BBC HARD TALK: #AsadUmar’s Befitting Replies To BBC Hard Talk’s Anchor #StephenSackur


— Asad Umar claims a ‘very clear strategy’ regarding economy has been set

— Argues ‘we don’t need IMF’s dictates’ for reforms

Here is the link of the Interview:

Stephen Sackur, the host of HARD-Talk, a BBC television and radio programme consisting of in-depth 25-minute one-on-one interviews today invited Finance Minister Asad Umar where the minister answered questions about the country’s economic crisis, China Pakistan Economic Corridor (CPEC), and loans taken from China and Saudi Arabia.

Asad Umar, who became the finance minister after the Pakistan Tehreek-e-Insaf government came into power this year after a two-decade-long political struggle was presented with serious questions over the government’s ability to ‘end the begging bowl syndrome’.

Stephen Sackur asked whether the PTI government was strong enough to put Pakistan on a different course, and why the country had reached out for economic assistance from Saudi Arabia – a country that is notorious for social suppression, and China – the military and economic rival of Western powers.

He also pointed out Prime Minister Imran Khan’s statements during the country’s general election where he stated that he would be ‘ashamed to go abroad and ask for money’, and now, that is precisely what the PM has been doing.

Asad Umar stated, “By the time the government came into power, it was a very well known fact that the country needed an economic bailout. I pointed this out to the media, the print media, as well as the international media, and this is something that is not to be proud of. So if he [Imran Khan] has to do it, he is ashamed of it, but that is what we have had to do.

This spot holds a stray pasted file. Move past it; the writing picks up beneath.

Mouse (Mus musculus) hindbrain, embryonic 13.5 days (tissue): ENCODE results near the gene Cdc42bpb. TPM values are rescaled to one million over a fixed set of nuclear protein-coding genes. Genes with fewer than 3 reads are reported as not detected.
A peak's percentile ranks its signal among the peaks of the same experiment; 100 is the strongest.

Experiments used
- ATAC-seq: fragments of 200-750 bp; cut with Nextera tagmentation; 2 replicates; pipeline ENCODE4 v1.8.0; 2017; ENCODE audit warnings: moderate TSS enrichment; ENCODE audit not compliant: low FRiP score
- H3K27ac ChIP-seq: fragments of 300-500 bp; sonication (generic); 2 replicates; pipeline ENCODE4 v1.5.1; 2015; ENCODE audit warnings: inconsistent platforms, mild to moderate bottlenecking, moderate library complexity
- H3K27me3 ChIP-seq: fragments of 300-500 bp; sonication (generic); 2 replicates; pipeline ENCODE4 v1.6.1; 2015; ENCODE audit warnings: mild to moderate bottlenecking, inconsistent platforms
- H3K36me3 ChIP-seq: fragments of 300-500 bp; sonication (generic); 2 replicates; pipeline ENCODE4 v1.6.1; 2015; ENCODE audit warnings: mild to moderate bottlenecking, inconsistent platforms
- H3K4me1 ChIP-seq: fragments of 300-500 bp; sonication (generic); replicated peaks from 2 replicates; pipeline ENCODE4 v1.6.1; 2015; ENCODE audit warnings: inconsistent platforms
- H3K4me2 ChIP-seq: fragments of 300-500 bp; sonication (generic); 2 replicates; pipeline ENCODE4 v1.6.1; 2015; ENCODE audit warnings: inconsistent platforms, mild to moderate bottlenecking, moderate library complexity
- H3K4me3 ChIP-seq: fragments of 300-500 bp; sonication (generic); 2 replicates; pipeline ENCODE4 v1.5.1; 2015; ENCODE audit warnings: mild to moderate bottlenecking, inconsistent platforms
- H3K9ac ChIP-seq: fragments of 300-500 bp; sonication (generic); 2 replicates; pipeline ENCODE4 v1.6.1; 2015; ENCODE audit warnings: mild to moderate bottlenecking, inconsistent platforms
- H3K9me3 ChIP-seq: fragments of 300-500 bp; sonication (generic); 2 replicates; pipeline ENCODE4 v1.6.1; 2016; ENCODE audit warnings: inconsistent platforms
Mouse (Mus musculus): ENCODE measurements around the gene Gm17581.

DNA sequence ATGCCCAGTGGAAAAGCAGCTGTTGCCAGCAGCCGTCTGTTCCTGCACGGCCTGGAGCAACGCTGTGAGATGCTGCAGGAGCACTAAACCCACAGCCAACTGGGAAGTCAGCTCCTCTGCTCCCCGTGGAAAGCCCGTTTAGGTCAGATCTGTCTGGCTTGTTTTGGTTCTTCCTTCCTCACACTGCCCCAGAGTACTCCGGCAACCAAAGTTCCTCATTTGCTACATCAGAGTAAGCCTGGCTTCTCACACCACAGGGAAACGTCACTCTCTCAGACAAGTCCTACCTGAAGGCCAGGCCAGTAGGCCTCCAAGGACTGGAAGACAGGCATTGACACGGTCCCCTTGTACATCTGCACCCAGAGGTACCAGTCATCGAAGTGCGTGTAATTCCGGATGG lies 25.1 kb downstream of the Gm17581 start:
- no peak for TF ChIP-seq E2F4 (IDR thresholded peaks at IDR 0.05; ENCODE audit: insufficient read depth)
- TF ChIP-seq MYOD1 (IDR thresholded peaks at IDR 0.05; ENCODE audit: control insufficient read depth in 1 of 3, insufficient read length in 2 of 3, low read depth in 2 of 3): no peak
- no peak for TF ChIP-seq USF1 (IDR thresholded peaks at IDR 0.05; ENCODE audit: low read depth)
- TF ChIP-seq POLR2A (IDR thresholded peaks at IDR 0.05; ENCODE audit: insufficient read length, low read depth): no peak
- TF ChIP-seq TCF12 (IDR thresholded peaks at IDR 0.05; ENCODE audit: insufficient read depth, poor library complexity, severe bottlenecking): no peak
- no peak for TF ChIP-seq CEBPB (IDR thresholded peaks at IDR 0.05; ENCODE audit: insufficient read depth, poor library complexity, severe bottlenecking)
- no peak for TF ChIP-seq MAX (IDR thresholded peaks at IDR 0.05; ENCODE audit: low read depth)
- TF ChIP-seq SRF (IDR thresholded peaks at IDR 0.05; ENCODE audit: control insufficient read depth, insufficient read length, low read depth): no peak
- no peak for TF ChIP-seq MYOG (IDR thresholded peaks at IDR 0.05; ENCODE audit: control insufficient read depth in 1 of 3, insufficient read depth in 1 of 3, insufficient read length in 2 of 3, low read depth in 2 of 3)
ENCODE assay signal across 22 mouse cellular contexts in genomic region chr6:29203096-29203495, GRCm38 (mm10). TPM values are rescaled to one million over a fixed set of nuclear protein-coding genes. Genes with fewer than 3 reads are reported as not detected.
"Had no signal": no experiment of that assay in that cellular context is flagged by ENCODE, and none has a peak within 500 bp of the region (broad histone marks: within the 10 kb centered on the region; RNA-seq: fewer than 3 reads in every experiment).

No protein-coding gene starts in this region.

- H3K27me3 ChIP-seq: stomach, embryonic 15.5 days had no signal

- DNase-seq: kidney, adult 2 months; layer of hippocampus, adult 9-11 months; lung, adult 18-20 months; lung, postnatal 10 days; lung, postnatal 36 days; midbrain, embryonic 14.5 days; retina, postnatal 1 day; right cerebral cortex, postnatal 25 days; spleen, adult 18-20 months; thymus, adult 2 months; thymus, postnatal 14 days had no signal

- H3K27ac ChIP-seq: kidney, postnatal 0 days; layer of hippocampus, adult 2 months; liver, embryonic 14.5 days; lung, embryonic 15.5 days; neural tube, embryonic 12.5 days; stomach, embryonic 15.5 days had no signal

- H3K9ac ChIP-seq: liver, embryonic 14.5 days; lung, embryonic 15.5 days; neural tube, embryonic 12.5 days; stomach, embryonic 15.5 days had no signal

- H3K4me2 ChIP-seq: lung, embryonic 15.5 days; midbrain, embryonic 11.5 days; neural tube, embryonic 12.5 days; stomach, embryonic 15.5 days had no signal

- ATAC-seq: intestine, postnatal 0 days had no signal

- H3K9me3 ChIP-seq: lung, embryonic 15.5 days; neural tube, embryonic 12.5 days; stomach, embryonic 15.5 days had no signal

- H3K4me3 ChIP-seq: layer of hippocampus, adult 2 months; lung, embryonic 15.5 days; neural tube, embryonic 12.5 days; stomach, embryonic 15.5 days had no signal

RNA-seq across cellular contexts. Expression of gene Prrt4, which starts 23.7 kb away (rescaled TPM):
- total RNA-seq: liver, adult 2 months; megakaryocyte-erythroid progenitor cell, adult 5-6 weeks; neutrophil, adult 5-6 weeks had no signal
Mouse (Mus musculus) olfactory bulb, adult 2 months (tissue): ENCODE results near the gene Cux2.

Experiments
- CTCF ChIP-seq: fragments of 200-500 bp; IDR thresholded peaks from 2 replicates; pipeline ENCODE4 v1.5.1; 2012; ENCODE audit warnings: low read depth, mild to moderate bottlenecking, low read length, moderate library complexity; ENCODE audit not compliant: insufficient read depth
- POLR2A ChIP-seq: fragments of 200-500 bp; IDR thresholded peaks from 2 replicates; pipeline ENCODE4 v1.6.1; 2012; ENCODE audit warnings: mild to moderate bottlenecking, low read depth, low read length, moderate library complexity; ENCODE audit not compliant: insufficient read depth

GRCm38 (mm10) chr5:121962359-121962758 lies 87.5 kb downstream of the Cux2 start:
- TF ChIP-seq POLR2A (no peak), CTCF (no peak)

Pakistan is seeking its 13th bailout since the late 1980s to deal with a current account deficit that threatens to trigger a balance of payments crisis.

Speaking about the country’s economic situation, the finance minister added, “The real challenge, and the real issue here is, [something that we will be judged on in the future], did we take the right decision in setting the economy on a path to the last IMF programme that the country will ever have to take?”

On the current course of action, he further stated, “A very clear direction has been set. Pakistan now has a very clear strategy, [unlike before] which was consumption-led imported capital finance that has repeatedly put the country into these economic issues. Until we move Pakistan towards domestic resource mobilization, productivity-led, export-oriented economy, we will not be able to move out of this begging-bowl syndrome”.

Pakistan has already devalued the currency six times since December 2017, slashing its value by more than a quarter, and hiked its interest rate by 275 basis points since January, to 10 per cent.

Previously, PM Imran Khan had said the government was trying to bring down the current account deficit before approaching the International Monetary Fund (IMF) if it required. The IMF package always put a burden on the people and increased unemployment; however, the friendly states like China, Saudi Arabia and the UAE had given a good response to Pakistan to cope with the situation.

Pakistan, on November 19 received the first tranche of $1 billion from Saudi Arabia under the $6-billion financial package aimed at stabilising the fast-dwindling foreign currency reserves. Earlier, the reserves had contracted fast and dropped to a four-and-a-half-year low of $7.48 billion by November 9, 2018, according to the State Bank of Pakistan (SBP).